Friday, December 26, 2008
FRIDAY 26TH DECEMBER
“Santa Claus has the right idea. Visit people once a year.” (Victor Borge)
I REMEMBER being really angry when my parents admitted that there was no such person as Santa Claus.
I REMEMBER my father telling us children that on Hogmanay there would be a man at Kirkintilloch Cross who had as many heads as the days in the year.
I REMEMBER carols being played and sung by the Salvation Army outside our tenement building in the dark.
I REMEMBER that our family and the family of our father’s brother George used to get together every New Year’s Day, meeting in each other’s homes on alternate years. There was always a huge meal, and I think there was a bit of rivalry between our mother and Aunt Jen.
I REMEMBER our parents taking us to a pantomime in a Glasgow theatre. I was more interested in the musicians in the pit than what was happening on the stage. In those days theatres had fairly big orchestras.
I REMEMBER that, as a young man, I used to attend the New Year’s Day performance of Handel’s Messiah in St. Andrew’s Halls. Every seat was occupied by the time the Glasgow Choral Union and the Glasgow Orchestral Society took their places, and from midday till three o’clock we sat enthralled by the music.
This is a clip of "For unto us a child is born" with Sir Colin Davis conducting the London Symphony Orchestra and the Tenebrae singers.
A sad tale -
‘Twas the day after Christmas and all through the house
Nothing would fit me, not even a blouse.
The cookies I'd nibbled, the eggnog I'd taste.
All the holiday parties had gone to my waist.
When I got on the scales there arose such a number!
When I walked to the store (less a walk than a lumber).
I'd remember the marvellous meals I'd prepared;
The gravies and sauces and beef nicely rared,
The wine and the rum balls, the bread and the cheese
And the way I'd never said, "No thank you, please."
So - away with the last of the sour cream dip,
Get rid of the fruit cake, every cracker and chip
Every last bit of food that I like must be banished
Till all the additional ounces have vanished.
I won't have a cookie--not even a lick.
I'll want only to chew on a long celery stick.
I won't have hot biscuits, or corn bread, or pie,
I'll munch on a carrot and quietly cry.
I'm hungry, I'm lonesome, and life is a bore---
But isn't that what January is for?
Unable to giggle, no longer a riot.
Happy New Year to all and to all a good diet!
The Nativity by the 15th century Italian painter Piero della Francesca
Naturally being a church organist for many years Christmas had added importance for me. As early as October, music had to be chosen for the special services, and, if a cantata was to be performed, September wasn’t too early to start practising.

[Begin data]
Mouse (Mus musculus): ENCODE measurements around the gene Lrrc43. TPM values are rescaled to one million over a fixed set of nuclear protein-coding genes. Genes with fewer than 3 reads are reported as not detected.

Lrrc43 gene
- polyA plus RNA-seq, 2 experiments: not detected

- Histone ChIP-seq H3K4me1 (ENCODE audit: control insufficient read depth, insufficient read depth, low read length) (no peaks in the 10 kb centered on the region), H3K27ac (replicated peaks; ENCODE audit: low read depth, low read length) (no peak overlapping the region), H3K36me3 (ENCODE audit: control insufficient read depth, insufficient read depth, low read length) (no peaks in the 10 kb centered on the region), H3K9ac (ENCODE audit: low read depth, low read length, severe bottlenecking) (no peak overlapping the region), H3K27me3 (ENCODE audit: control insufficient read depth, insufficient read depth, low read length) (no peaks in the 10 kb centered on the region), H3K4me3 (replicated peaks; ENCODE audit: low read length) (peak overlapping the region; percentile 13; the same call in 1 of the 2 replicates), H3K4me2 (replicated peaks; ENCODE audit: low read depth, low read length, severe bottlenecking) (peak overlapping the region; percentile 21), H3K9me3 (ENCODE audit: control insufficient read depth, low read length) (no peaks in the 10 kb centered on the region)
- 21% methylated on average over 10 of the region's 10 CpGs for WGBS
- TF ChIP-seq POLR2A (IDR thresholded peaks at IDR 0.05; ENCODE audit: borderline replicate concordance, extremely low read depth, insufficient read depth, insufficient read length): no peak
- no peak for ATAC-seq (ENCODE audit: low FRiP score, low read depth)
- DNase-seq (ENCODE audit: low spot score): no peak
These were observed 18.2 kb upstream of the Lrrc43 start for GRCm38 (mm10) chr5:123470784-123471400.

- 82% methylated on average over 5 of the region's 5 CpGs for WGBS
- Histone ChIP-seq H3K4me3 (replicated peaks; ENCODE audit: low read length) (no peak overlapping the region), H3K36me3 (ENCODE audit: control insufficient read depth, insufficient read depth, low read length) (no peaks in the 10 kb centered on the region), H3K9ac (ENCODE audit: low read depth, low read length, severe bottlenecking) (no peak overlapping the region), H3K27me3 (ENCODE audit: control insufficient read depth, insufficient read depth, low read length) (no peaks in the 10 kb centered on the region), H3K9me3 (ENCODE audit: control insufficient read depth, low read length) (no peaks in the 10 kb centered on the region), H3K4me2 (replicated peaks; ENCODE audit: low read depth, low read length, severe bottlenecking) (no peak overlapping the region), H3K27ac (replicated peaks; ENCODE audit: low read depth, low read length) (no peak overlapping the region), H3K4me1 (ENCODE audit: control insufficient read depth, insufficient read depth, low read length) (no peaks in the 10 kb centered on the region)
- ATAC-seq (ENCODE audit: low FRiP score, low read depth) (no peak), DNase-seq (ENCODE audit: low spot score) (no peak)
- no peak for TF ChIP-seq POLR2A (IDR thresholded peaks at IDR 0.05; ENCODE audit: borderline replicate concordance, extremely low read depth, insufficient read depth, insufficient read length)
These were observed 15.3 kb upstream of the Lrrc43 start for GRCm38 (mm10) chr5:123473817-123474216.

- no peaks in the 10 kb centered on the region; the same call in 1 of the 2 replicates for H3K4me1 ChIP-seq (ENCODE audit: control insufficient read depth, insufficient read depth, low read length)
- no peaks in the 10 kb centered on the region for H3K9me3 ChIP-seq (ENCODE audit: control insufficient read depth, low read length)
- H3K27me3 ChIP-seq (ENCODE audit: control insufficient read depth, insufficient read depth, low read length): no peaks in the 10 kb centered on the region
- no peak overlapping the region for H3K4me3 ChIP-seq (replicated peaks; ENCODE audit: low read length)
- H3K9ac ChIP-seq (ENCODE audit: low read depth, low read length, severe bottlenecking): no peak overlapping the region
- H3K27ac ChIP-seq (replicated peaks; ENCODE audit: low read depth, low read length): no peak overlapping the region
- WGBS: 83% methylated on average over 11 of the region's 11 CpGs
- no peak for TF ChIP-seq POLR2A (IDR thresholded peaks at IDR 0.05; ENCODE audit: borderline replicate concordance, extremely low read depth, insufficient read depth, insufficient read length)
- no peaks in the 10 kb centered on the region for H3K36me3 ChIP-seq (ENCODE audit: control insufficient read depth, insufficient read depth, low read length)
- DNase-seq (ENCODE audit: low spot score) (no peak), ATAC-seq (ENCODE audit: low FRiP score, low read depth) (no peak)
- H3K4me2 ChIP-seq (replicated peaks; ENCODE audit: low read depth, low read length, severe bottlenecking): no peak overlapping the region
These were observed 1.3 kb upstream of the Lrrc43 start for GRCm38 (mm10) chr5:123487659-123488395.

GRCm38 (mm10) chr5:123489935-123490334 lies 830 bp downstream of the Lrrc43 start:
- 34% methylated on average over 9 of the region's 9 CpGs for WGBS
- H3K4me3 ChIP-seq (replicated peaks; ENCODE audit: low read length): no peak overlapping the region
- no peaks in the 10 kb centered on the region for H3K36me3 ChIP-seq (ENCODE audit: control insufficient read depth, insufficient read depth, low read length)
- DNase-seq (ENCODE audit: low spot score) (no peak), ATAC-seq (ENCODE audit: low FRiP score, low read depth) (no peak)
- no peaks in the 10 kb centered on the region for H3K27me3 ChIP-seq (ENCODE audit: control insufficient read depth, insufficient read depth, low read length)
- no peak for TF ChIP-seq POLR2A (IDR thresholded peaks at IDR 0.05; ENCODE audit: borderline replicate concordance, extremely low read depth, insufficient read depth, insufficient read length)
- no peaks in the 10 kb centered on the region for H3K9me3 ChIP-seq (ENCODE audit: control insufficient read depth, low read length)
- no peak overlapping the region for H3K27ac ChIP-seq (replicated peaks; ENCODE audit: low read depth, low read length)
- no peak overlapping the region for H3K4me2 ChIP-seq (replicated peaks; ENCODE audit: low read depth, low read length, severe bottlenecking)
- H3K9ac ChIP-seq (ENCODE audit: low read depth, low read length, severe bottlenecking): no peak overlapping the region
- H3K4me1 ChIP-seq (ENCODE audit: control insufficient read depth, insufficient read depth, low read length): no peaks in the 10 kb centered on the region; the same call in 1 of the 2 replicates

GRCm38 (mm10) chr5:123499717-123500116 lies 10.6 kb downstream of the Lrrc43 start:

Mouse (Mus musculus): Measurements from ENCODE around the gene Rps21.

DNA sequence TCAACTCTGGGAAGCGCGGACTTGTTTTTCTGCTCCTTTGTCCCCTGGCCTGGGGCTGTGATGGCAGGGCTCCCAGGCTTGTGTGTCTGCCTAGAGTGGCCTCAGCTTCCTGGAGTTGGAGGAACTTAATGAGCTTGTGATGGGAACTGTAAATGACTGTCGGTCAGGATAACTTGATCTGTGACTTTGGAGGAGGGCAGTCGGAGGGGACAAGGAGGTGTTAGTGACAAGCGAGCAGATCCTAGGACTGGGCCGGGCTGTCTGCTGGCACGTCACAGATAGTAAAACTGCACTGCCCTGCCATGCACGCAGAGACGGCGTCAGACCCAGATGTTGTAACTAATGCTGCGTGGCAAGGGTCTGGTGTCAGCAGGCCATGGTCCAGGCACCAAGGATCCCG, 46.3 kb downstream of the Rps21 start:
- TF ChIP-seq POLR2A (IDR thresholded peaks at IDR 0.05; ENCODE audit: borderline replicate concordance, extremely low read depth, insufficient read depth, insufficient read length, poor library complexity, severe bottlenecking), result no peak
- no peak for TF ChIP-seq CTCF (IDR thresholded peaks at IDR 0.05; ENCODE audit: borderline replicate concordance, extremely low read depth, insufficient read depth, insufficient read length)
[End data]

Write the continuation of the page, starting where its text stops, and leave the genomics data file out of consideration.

Christmas services were always very well attended, and it was a great experience to accompany the singing. Unfortunately a problem arose one Christmas Eve service at Lenzie Old Parish Church. Because the licensing hours had been changed, the hour of the pubs’ closing time coincided with the time folks were arriving for the service, and quite a number of drunks came into the church. There was a lot of noise and some disruption, and we soon learned that ours was not the only church to be affected in this way. Many of the congregation vowed never to come again to a Christmas Eve service, which was sad for a solution to the problem was found. In the years that followed, rather than turn people away from the church, any drunks were led in to the hall where they were given coffee and something to eat, and they could hear the singing coming from the church.
Christmas Day services are designed for the children of course, but I was always sorry for our own three girls on Christmas morning. Instead of playing with their toys and games, they had to come to church with us, although I don’t remember them complaining.
I’m often asked if I miss playing church organ. Well, all that was a long time ago. My answer would be - no, I don’t miss it, but when I hear “O come all ye faithful” on Songs of Praise……………
Recently on YouTube I’ve been re-discovering songs I haven’t heard for more than fifty years, many of them giving me a real thrill. This one has no connection with Christmas or the New Year, but in some way it seems suitable for this time of the year - Paul Robeson singing “When you come to the end of a perfect day”.
The New Year lies before you
Like a spotless tract of snow
Be careful how you tread on it
For every mark will show. (Anon)